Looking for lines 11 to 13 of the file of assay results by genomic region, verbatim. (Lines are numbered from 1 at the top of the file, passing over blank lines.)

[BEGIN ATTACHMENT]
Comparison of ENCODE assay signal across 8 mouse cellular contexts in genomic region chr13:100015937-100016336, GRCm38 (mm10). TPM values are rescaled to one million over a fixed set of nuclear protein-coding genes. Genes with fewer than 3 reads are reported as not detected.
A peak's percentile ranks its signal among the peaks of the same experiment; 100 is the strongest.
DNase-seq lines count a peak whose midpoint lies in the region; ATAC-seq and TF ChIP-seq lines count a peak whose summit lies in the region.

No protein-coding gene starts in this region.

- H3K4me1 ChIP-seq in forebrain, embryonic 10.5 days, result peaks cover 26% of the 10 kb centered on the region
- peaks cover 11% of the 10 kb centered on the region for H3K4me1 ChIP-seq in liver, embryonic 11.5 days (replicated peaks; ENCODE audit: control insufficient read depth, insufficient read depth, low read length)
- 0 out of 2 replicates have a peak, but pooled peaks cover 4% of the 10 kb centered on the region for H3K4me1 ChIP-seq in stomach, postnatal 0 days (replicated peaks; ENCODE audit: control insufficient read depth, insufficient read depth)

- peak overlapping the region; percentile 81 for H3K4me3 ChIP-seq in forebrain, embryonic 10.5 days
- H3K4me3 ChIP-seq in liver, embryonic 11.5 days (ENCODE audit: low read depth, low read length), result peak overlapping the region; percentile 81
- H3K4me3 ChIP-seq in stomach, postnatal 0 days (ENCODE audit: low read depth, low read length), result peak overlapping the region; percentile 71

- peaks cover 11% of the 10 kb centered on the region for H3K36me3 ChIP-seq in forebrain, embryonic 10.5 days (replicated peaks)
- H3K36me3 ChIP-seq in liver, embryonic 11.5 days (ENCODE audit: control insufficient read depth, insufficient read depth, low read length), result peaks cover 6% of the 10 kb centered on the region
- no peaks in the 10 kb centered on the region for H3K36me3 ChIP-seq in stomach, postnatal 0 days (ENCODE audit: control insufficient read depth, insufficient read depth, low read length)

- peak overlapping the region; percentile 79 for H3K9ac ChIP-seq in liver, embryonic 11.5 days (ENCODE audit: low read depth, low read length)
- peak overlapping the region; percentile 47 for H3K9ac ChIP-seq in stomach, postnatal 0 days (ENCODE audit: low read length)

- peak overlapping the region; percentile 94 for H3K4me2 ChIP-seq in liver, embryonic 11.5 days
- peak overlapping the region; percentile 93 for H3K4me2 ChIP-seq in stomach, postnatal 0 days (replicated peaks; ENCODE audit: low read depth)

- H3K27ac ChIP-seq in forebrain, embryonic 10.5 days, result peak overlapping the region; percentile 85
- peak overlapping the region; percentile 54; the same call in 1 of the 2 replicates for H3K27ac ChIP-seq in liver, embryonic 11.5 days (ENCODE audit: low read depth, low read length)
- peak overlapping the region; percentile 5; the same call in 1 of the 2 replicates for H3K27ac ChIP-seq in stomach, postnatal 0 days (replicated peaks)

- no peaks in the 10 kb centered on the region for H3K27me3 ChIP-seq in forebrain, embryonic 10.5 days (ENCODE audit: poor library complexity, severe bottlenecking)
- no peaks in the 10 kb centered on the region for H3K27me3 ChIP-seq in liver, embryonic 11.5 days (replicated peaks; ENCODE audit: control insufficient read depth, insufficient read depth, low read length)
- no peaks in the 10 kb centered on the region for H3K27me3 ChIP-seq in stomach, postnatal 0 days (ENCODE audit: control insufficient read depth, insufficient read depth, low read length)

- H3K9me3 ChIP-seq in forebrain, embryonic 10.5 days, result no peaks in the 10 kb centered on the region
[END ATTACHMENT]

- peaks cover 11% of the 10 kb centered on the region for H3K36me3 ChIP-seq in forebrain, embryonic 10.5 days (replicated peaks)
- H3K36me3 ChIP-seq in liver, embryonic 11.5 days (ENCODE audit: control insufficient read depth, insufficient read depth, low read length), result peaks cover 6% of the 10 kb centered on the region
- no peaks in the 10 kb centered on the region for H3K36me3 ChIP-seq in stomach, postnatal 0 days (ENCODE audit: control insufficient read depth, insufficient read depth, low read length)